Historically, Pickerel Lake contained natural wild rice beds. In 2019, a cooperative project was initiated between the Mole Lake Tribe and the Pickerel/Crane Lake District to restore wild rice on Pickerel Lake. On September 12th, 500 pounds of green wild rice were seeded into a 3-acre site (see Map). Mike Preul, Director of Mole Lake Fisheries and several tribal members hand scattered the wild rice from a boat (see Photo). This wild rice was harvested from Rice Lake on the reservation and then seeded into Pickerel Lake within a couple days of harvest. The wild rice site was chosen for many reasons: suitable depth and lake bottom type, believed to be a historic wild rice bed location, and undeveloped shoreline.
During May, 2020, wild rice seed will begin to germinate, and the plant will go through several stages of development. This includes the floating leaf stage, where long thin leaves will be seen floating on the water surface, the emergent stage by late-June, and finally the seed head stage by late-August. Wild rice is very sensitive to uprooting from excessive wave action and boat propellers, so please be mindful and avoid boat travel through and around the bed. Thank you! Eventually, several marker buoys will be placed at the outer edge of the bed to help for navigation purposes.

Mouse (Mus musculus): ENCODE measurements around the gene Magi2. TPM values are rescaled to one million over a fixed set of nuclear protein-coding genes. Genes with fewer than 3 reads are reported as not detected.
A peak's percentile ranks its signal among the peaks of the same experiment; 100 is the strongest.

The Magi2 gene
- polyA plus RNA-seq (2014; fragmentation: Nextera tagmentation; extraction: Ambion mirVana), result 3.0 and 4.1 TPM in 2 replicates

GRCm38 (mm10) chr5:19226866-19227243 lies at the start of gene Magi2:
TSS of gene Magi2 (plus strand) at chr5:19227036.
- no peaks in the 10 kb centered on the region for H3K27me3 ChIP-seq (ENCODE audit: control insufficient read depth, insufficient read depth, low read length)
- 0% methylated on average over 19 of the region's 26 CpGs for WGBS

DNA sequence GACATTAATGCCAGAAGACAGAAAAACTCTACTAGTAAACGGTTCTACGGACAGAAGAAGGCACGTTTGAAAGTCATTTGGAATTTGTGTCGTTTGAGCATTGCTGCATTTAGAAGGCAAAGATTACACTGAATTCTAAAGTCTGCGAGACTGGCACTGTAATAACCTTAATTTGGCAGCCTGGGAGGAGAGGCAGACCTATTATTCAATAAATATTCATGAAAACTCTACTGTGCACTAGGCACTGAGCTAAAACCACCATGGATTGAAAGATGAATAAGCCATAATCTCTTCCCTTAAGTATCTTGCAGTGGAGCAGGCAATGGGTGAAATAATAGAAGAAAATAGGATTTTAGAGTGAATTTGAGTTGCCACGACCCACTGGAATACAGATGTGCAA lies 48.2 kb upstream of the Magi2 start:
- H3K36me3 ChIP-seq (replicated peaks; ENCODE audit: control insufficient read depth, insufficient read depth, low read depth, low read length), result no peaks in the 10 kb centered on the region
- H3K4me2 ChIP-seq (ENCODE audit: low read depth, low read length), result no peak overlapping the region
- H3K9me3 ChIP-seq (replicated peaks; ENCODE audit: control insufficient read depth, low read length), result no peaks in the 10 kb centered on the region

Seeding of the site will continue for two additional years. This will help to establish the bed so that it becomes viable and self-sustaining long term, leading to many benefits to the lake. It is a preferred food for many waterfowl species, and numerous mammals and birds use wild rice beds for nesting and brood cover. Furthermore, wild rice beds can provide nursery areas for fish and amphibians. Both tribal and non-tribal members gather wild rice for food and hunt waterfowl attracted by wild rice
Provides natural fish habitat
Improves water quality
Can be harvested for human consumption
Director of Fisheries
Sokaogon Chippewa Community
3051 Sand Lake Road
Crandon. WI 54520